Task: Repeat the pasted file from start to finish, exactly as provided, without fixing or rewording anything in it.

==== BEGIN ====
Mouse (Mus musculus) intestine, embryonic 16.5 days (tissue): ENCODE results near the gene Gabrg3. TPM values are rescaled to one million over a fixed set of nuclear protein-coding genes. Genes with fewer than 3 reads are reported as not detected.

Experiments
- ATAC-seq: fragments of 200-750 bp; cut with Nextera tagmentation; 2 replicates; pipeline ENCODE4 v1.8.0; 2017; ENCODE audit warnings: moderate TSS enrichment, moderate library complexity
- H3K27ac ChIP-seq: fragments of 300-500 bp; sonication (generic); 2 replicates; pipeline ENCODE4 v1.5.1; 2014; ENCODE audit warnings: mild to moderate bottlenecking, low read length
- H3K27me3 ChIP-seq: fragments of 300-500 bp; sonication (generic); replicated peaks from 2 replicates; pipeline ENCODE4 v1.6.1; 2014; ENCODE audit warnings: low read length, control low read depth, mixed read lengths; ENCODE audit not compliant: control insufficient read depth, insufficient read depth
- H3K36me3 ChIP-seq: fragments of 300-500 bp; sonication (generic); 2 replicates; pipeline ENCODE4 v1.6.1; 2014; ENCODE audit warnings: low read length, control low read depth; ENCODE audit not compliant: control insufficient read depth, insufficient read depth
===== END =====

Mouse (Mus musculus) intestine, embryonic 16.5 days (tissue): ENCODE results near the gene Gabrg3. TPM values are rescaled to one million over a fixed set of nuclear protein-coding genes. Genes with fewer than 3 reads are reported as not detected.

Experiments
- ATAC-seq: fragments of 200-750 bp; cut with Nextera tagmentation; 2 replicates; pipeline ENCODE4 v1.8.0; 2017; ENCODE audit warnings: moderate TSS enrichment, moderate library complexity
- H3K27ac ChIP-seq: fragments of 300-500 bp; sonication (generic); 2 replicates; pipeline ENCODE4 v1.5.1; 2014; ENCODE audit warnings: mild to moderate bottlenecking, low read length
- H3K27me3 ChIP-seq: fragments of 300-500 bp; sonication (generic); replicated peaks from 2 replicates; pipeline ENCODE4 v1.6.1; 2014; ENCODE audit warnings: low read length, control low read depth, mixed read lengths; ENCODE audit not compliant: control insufficient read depth, insufficient read depth
- H3K36me3 ChIP-seq: fragments of 300-500 bp; sonication (generic); 2 replicates; pipeline ENCODE4 v1.6.1; 2014; ENCODE audit warnings: low read length, control low read depth; ENCODE audit not compliant: control insufficient read depth, insufficient read depth